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Re: PGP Keyserver Synchronization Protocol

1999-08-19 21:01:39

After working over Baumer's paper a bit, I don't understand the fault 
handling bits of the protocol, in chapter 4.  (Wording quoted here are all 
from section 4.1, the overview):

      - "When a keyserver detects a gap in the sequence number, it sends a 
_request_ message to another keyserver, ..."  When is the gap checked 
for?  Upon receipt of an update, no doubt; what about upon receipt of "a 
_request_ message"?

We thought that the updates and heartbeats should ensure eventual
reliable delivery.  While it might speed up the synchronization by also
acting on requests for unknown sequence numbers, this will require more
bookkeeping at each server. A server willing to seek out for new
sequence numbers based on an incoming request will have to make sure
that it doesn't react to further incoming requests by generating another
request, to prevent livelocks. But other than that, the decision about
the two possible behaviors can be left to the discretion of the
individual implementations (they will still interoperate correctly,

      - "... the sequence number ..."  Is that the number of the last 
known event, the first missing, the last missing, or the first received 
noncontiguous?  In general, there may be missing gaps, not merely single 
events (indeed, this seems more likely to me).  ("The oldest  missing 
sequence number" seems like a good choice, with the implication that this 
one and all subsequent known events be transmitted.)

Further down, request messages are described to basically contain an
enumeration of missing sequence numbers, represented in either of three
compact forms (ranges, bitmaps, and "everything above x")

      - "Then the Nearest Neighbour sends the information..."  What if the NN 
also missing the requested info?  Mention of deadlock elsewhere suggests 
the NN might in turn requery its NN at this point, but this is nowhere 

The node detecting a missing sequence number will look for the NN having
the information using expanding multicast rings (although building rings
based on increasing TTL will not be too effective in IPv4, where both
scope and TTL are encoded in the TTL). Servers receiving a multicast
request message should not answer if they do not have (part of) the
requested information. Whoever responds first will be considered the NN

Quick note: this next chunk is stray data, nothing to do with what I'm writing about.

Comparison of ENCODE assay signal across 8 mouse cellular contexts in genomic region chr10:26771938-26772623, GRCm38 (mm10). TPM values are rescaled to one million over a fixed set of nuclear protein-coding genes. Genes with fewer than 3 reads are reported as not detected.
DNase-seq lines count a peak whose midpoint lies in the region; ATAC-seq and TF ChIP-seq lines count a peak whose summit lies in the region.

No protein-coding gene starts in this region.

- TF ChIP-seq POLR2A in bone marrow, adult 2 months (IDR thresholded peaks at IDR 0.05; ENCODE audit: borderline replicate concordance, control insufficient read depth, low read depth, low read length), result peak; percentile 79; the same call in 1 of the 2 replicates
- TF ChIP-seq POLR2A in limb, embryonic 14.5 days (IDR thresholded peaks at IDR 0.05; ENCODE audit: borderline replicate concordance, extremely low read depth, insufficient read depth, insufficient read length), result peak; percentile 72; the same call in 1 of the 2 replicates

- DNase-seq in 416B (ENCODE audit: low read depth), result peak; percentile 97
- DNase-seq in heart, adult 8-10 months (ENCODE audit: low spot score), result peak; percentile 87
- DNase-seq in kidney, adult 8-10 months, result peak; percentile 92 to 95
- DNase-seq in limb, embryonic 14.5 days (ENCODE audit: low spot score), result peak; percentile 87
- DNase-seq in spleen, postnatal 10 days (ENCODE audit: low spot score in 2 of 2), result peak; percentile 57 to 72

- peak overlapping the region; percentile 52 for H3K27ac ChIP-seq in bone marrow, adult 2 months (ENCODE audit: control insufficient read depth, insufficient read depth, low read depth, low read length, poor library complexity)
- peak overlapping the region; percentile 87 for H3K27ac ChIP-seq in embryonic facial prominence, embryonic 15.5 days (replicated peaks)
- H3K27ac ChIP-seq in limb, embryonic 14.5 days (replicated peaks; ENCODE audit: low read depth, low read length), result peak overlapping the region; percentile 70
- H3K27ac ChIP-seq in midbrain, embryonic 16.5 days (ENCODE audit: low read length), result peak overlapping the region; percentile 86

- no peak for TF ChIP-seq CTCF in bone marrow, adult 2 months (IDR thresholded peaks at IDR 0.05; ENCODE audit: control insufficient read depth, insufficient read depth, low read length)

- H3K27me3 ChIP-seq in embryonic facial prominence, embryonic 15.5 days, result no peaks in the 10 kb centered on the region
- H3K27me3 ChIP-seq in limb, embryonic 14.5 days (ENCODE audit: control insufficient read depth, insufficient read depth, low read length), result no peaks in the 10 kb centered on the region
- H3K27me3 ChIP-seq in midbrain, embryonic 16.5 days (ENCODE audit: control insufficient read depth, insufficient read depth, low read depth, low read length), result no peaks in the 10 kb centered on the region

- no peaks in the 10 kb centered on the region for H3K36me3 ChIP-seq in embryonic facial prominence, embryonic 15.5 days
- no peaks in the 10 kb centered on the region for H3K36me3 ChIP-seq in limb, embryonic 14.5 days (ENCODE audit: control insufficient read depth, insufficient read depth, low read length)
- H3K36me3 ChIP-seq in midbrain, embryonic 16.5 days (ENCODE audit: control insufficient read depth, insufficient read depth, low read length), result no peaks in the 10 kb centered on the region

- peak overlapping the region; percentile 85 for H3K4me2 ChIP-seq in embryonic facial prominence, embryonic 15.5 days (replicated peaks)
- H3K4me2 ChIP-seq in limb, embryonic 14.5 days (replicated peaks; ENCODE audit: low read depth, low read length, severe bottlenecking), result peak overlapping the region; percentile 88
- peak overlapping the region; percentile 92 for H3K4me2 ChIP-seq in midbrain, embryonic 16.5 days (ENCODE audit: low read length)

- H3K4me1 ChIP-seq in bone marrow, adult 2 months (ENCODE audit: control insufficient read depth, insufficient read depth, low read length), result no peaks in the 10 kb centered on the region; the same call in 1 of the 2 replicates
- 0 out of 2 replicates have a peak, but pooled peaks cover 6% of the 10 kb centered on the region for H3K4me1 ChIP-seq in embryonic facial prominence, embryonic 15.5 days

for that operation (see 5.8). If all fails, it may revert to the

      - During this period (while a _request_ is pending from the NN), what is
the behavior of the server with respect to the request itself?  Does it 
retry its request periodically, and/or after a timeout?  Should the server 
crash in the interregnum, is it obligated to restore itself in some state 
that will accept (or re-request) this info?  Or does it wait until yet one 
more event arrives from the originator?  Does it continue to accept and 
apply new server-server updates from this originator?  From other originators?

Expanding MC rings require some timeout mechanism during the expansion.
If a search turns out to be fruitless, the server can schedule a search
for a later time (preferrably some exponential backoff), or can wait for
the next heartbeat to occur, which should trigger the next search.

On a restart, the server can locally check for sequence gaps.
Additionally, it can search for someone responding to a
RequestSequenceCheck (i.e., actively soliciting for a unicast heartbeat
message), or simply wait for the next heartbeat to arrive.

      - During this period, does it continue to serve uploads and requests 
users?  Does it attempt to apply the updates?  (Note that some events, from 
beyond the gap, from other servers, or from users, may not be possible to 
apply, without the missing data - a new user ID added but lost, for 
example, means a subsequent signature on that ID can not be applied - and 
may not come even from the same originating server, so the potential 
extends over all updates.)

Yes. Since users have to submit entire keys, there will be no missing
information. But it can occur that this server is uploaded a packet
which (unknown to us) another server has already issued an ID for, in
which case a single packet will receive a second ID (this is expected to
occur in rare cases). Since the linking between signatures and UIDs and
public keys occurs by sending out the higher-level elements also,
stalls as you describe them should not occur.

      - How does the distributed database detect and communicate the case 
a request to an NN is for some sequence number that in fact does not exist?

I'm particularly thinking of a potential global denial-of-service attack, 
by sending a nonsensically-high sequence number into the mbone.  All 
keyservers then query their NN, but none know the answer.  There is no 
algorithm apparent here to recover (not to say it couldn't exist, but I 
don't find it here).

This is true for both request- and update-/heartbeat-triggered
resynchronization and is dealt with in section 5.7, together with other
attacks. The originator can be queried for a signed message containing
the highest sequence number. This assumes that the servers know each
others public key. The signature does not need to be created "live", to
avoid further DoS attacks, but has a lifetime associated with it.
There is also support for cryptographically challenged servers, but
they obviously cannot protect their sequence numbers.


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